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Tens Of Thousands Evacuated As Wildfire Grows In Southern California


About 80 miles north of LA there is a fast-moving wildfire. We can smell the smoke here at NPR West. More than 30,000 people have been evacuated in Ventura County. And reporter Stephanie O'Neill is right in the middle of it. She's with us now from Ojai, Calif., which is in the mountains. Hey, Stephanie.


MCEVERS: So just tell us what it's like where you are.

O'NEILL: Well, I'm at my barn in the Ojai Valley where I've just evacuated my two horses. And right now the wind is really, really strong. These are Santa Ana winds with very dry conditions. And up in the mountain right above me the tender, dry brush and trees adjacent to this barn are on fire. I can see the flames and thick, billowing, black smoke that's starting to fill up the valley. And this is a big change from this morning when the fire was in the upper Ojai Valley. But now it's moving west and east, and you can see it from downtown Ojai.

MCEVERS: Wow. I mentioned evacuations - tens of thousands of people. What are officials telling people to do?

O'NEILL: Well, right now authorities are evacuating people from throughout the area, and those evacuations have been ongoing since last night. The area being evacuated keeps expanding throughout Ventura County. The upper valley of Ojai is evacuated, although there are people up there still trying to fight the fire. The main highway through Ojai is closed except to rescue vehicles as it heads up to the upper Ojai Valley, which makes evacuations kind of difficult. But people are lining up at the gas pumps, too, here so they can fill up and get out of town.

MCEVERS: What are people telling you?

O'NEILL: Well, people are pretty darn nervous. I mean, we're kind of sticking around, seeing what's going to happen here. And residents are evacuating their homes, and they're gathering alongside the highway and watching the fire move toward town. Those of us with horses and livestock are doing what we can to get them out. I spoke with Ojai resident Mark Pierson, who lives on 40 acres in the mountains above town. And he said he grabbed everything he could and evacuated last night and then drove around to the surrounding towns.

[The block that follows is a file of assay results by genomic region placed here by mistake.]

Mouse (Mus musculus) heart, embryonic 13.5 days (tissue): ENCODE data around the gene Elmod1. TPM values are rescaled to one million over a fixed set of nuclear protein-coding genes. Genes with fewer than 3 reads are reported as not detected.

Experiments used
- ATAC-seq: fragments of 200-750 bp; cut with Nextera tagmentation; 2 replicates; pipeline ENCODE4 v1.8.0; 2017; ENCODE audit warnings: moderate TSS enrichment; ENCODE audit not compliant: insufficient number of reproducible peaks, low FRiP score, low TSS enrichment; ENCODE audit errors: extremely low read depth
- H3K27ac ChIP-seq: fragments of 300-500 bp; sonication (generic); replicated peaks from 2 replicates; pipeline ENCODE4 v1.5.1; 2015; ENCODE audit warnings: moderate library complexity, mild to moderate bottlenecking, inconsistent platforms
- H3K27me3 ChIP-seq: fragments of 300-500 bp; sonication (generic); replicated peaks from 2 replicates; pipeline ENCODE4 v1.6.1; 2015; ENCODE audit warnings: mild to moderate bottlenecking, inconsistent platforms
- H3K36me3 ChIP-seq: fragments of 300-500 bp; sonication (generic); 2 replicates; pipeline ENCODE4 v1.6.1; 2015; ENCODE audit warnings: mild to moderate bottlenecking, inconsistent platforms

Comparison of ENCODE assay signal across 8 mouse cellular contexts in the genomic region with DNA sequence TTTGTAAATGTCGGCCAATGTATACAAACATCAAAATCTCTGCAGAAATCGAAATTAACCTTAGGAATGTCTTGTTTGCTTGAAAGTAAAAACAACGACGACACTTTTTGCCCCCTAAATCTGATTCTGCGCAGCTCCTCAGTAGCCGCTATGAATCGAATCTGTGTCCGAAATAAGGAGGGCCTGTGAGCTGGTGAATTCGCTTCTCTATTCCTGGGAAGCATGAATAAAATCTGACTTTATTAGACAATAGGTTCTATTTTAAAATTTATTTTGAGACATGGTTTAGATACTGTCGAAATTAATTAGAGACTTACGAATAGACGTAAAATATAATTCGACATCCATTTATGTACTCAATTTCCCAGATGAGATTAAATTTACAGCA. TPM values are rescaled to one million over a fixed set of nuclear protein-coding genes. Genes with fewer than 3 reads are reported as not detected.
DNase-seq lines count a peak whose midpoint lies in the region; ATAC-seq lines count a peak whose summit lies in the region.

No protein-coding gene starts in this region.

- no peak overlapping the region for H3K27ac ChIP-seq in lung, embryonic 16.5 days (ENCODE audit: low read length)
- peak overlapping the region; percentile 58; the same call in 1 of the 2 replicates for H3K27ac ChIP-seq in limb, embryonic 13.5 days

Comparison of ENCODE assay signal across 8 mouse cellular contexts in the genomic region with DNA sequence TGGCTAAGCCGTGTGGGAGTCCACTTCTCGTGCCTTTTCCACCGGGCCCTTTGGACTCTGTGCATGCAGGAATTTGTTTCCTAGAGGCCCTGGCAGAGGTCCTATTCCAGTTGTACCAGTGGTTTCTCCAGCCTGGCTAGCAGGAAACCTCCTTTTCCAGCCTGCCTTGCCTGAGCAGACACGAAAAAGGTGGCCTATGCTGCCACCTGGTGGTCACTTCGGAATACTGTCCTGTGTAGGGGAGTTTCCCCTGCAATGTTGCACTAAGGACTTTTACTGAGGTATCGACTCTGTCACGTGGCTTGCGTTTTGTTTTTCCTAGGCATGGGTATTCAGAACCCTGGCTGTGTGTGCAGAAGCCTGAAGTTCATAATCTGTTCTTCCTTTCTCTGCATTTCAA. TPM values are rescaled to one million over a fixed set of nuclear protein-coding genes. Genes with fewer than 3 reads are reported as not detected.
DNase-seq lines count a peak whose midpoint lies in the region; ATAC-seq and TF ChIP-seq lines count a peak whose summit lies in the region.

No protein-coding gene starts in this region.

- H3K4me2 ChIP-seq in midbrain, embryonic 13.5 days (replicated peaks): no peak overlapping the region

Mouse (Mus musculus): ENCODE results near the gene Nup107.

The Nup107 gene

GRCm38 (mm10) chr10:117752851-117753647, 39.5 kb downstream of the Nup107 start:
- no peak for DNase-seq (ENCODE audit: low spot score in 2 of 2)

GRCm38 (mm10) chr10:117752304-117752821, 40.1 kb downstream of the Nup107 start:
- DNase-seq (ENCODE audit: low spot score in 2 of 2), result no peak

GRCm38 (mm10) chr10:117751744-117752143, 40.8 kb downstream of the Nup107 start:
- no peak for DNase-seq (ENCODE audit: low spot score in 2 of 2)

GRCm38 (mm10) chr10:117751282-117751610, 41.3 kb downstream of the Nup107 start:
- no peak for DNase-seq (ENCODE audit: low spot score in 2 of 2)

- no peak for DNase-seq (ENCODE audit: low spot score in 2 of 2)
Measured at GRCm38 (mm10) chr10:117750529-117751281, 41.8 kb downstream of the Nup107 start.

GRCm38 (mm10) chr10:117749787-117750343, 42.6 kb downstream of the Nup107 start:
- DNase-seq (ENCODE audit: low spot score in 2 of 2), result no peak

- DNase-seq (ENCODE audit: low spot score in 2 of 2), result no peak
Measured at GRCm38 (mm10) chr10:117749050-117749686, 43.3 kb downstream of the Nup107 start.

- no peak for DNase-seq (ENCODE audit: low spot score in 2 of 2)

MARK PIERSON: I went all the way around, out to Ventura and back up to Santa Paula, and saw hundreds of houses and buildings on fire from Santa Paula to Ventura. City hall around downtown Main Street Ventura was - fire all around it.

O'NEILL: Some residents, though, have stayed. And they are spraying water on their houses and on nearby trees and shrubs to help stave off the fire.

MCEVERS: And as you said, you know, you're not just reporting on this. You're affected by it. You've evacuated your horses. I mean, how's it going? What else are you going to need to do?

O'NEILL: Well, I got to check on my dog and my cat. I locked them in the house today. And I have the cat carrier by the door and some coveted things that I don't want to lose. And - but the winds are still really high right now. And it's - they're, you know, whipping the flames and spreading the fire really, really fast. And conditions are so dry and cool, so there's a lot of fuel for the fires. But winds are expected to die down this evening and tomorrow, and that should be helpful in getting the fire under control.

MCEVERS: Reporter Stephanie O'Neill on the massive fire in Ventura County, north of LA. Thank you so much, and stay safe.

O'NEILL: Thank you. Transcript provided by NPR, Copyright NPR.

Stephanie O'Neill